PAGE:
OPINION: Are Pandora’s Music Genome Operational Costs Worth It?

Posted December 5

Welcome to the O Music Awards guest writer series, a place where we hand the proverbial reins over to qualified writers/musicians/etc and let them share their thoughts about music, technology and more. Today’s guest blogger is Andrew Richards, from the band Uniform Motion.

Pandora has been in the press a lot recently due to its involvement in what has become known as the Internet Radio Fairness Act.

The purpose of the Act is to lower the statutory rates paid to the performers and master owners of songs played on Internet Radio. These rates were set by the 1998 Digital Millennium Copyright Act.

Pandora believes these rates are unfair because they are higher than the rates paid by satellite and digital radio stations. One cannot refute this. The rates are definitely higher. The question is whether or not they are fair and the U.S. Congress will be the judge of that.

I’m a musician, I own the masters to my songs and I don’t have a strong opinion either way. I would tend to agree with Zoë Keating that I’d rather be paid in data anyway. Bandcamp provides valuable data, but doesn’t pay for the music streamed from the artist’s page (they don’t make any money from it either) and that works our really well for me.

Deezer is just about to launch Deezer for Artists, which is a step in the right direction. I’d love to see Pandora and Spotify do the same.

As for the lowering of rates, I fully understand Pandora’s position. They’re a public company now. Their purpose is to make money for their shareholders. They haven’t been able to generate a profit so they’re looking for ways to cut their costs. Music, the product they’re selling, is costing them 50% of their revenues and no matter how much money they make, that number will not change.

So what can they do? They have a few options in order to please their shareholders. Either they start making a lot more money, they lower the rates they pay for the music, or they lower their other costs. I’m surprised no one has suggested they lower their operational costs yet because this is where I believe Pandora’s business is totally flawed.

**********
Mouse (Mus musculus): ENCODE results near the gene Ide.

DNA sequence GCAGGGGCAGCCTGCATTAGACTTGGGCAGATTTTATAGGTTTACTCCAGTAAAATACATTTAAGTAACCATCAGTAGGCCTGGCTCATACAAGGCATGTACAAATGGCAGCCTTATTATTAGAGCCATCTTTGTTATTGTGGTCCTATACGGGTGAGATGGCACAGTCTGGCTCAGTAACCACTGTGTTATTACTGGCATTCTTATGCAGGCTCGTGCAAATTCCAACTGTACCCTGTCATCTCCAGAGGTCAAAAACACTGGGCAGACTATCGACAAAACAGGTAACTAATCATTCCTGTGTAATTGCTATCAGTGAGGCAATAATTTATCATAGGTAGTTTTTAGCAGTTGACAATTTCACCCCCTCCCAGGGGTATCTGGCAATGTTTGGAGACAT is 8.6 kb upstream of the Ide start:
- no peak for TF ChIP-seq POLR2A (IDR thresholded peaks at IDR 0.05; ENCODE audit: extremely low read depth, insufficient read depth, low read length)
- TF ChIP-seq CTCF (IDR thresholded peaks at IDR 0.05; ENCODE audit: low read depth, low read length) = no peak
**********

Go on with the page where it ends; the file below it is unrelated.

I first came across Pandora in the early 2000s when I was interested in finding out more about music discovery tools. Pandora was founded in order to market a playlist generator based on the Music Genome Project.

The Music Genome Project is a fascinating approach to music discovery as it uses a set of musical characteristics to create a sort of genetic fingerprint for a song. Four hundred attributes, such as genre, type of instruments, type of vocals, tempo, etc. are taken into account to form the song’s DNA. Once a song has been analyzed, Pandora can compare it with other songs in their database and create a playlist of similar songs.

What I like about Pandora’s approach is that there is no discrimination in the discovery algorithm, which means that if your song sounds a lot like Coldplay, you have a chance of finding yourself on the Coldplay channel on Pandora. It doesn’t matter if you’ve only sold 12 records. What I dislike is that this approach to music discovery doesn’t push the boundaries much, so you’re pretty much destined to listen to a clone of a clone of a clone.

Last.fm on the other hand, has a different approach to music discovery. It uses the AudioScrobbler plugin to track people’s listening habits. So if you listen to a lot of country music and occasionally listen to classical music, the Last.fm music recommendation system might slip in a few classical songs when a country music fan is after new music.

However, the major difference between the two is that Last.fm’s technology is a software plugin with crowdsourced data and statistics, whereas Pandora’s data costs them a huge amount of money.

Each song has to be analyzed by a musician in a process that takes roughly 20 minutes. As of October 2011, Pandora had 900,000 songs in their database.

The average hourly wage in the US is about $23, so let’s assume the approximate cost is $10/song. That means that Pandora could have spent roughly $9,000,000 analyzing songs so far, but possibly more. iTunes has 20,000,000 songs. It would cost Pandora approximately $200,000,000 to build a library of songs as big as iTunes based on their Music DNA approach.

In my opinion, Pandora’s business has always been flawed because their technology is not really a technology. It’s an expensive man-made database. It seems rather unfair to me that artists should have to suffer a decrease in rates so that Pandora can afford to pay musicians to analyze songs!

If Apple, Amazon or Google move into the Internet Radio space, Pandora is going to be in a very difficult position because all three companies have powerful recommendation engines that do not require a musician to analyze a song for 20 minutes.

This is why I don’t think lowering the rates will save Pandora in the long run.

Image courtesy of Christian Reed